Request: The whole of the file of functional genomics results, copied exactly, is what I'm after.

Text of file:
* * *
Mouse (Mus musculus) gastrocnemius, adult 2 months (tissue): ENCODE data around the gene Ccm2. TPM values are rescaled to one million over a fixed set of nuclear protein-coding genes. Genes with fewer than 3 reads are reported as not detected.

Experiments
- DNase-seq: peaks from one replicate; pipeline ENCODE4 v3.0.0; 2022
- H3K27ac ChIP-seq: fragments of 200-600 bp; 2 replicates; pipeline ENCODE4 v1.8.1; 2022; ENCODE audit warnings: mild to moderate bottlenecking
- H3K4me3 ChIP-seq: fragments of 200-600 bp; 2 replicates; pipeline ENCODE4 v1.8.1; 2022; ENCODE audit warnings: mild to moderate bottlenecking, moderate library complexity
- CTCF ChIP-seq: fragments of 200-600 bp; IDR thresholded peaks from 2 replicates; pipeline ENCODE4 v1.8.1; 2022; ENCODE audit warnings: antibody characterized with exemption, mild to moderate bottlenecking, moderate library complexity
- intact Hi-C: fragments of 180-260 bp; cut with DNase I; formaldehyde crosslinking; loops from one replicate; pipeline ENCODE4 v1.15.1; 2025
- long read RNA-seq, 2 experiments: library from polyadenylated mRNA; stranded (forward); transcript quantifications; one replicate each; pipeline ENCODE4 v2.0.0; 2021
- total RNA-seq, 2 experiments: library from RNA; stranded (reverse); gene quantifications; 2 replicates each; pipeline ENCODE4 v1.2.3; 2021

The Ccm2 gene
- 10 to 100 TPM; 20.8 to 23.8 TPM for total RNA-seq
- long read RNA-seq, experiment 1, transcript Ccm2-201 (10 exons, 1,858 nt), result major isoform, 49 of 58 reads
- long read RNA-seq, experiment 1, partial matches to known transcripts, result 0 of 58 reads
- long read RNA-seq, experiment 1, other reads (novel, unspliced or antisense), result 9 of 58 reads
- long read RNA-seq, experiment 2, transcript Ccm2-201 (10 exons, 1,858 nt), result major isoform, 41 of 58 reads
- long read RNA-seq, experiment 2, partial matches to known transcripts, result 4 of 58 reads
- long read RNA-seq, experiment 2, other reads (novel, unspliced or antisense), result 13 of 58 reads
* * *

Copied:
Mouse (Mus musculus) gastrocnemius, adult 2 months (tissue): ENCODE data around the gene Ccm2. TPM values are rescaled to one million over a fixed set of nuclear protein-coding genes. Genes with fewer than 3 reads are reported as not detected.

Experiments
- DNase-seq: peaks from one replicate; pipeline ENCODE4 v3.0.0; 2022
- H3K27ac ChIP-seq: fragments of 200-600 bp; 2 replicates; pipeline ENCODE4 v1.8.1; 2022; ENCODE audit warnings: mild to moderate bottlenecking
- H3K4me3 ChIP-seq: fragments of 200-600 bp; 2 replicates; pipeline ENCODE4 v1.8.1; 2022; ENCODE audit warnings: mild to moderate bottlenecking, moderate library complexity
- CTCF ChIP-seq: fragments of 200-600 bp; IDR thresholded peaks from 2 replicates; pipeline ENCODE4 v1.8.1; 2022; ENCODE audit warnings: antibody characterized with exemption, mild to moderate bottlenecking, moderate library complexity
- intact Hi-C: fragments of 180-260 bp; cut with DNase I; formaldehyde crosslinking; loops from one replicate; pipeline ENCODE4 v1.15.1; 2025
- long read RNA-seq, 2 experiments: library from polyadenylated mRNA; stranded (forward); transcript quantifications; one replicate each; pipeline ENCODE4 v2.0.0; 2021
- total RNA-seq, 2 experiments: library from RNA; stranded (reverse); gene quantifications; 2 replicates each; pipeline ENCODE4 v1.2.3; 2021

The Ccm2 gene
- 10 to 100 TPM; 20.8 to 23.8 TPM for total RNA-seq
- long read RNA-seq, experiment 1, transcript Ccm2-201 (10 exons, 1,858 nt), result major isoform, 49 of 58 reads
- long read RNA-seq, experiment 1, partial matches to known transcripts, result 0 of 58 reads
- long read RNA-seq, experiment 1, other reads (novel, unspliced or antisense), result 9 of 58 reads
- long read RNA-seq, experiment 2, transcript Ccm2-201 (10 exons, 1,858 nt), result major isoform, 41 of 58 reads
- long read RNA-seq, experiment 2, partial matches to known transcripts, result 4 of 58 reads
- long read RNA-seq, experiment 2, other reads (novel, unspliced or antisense), result 13 of 58 reads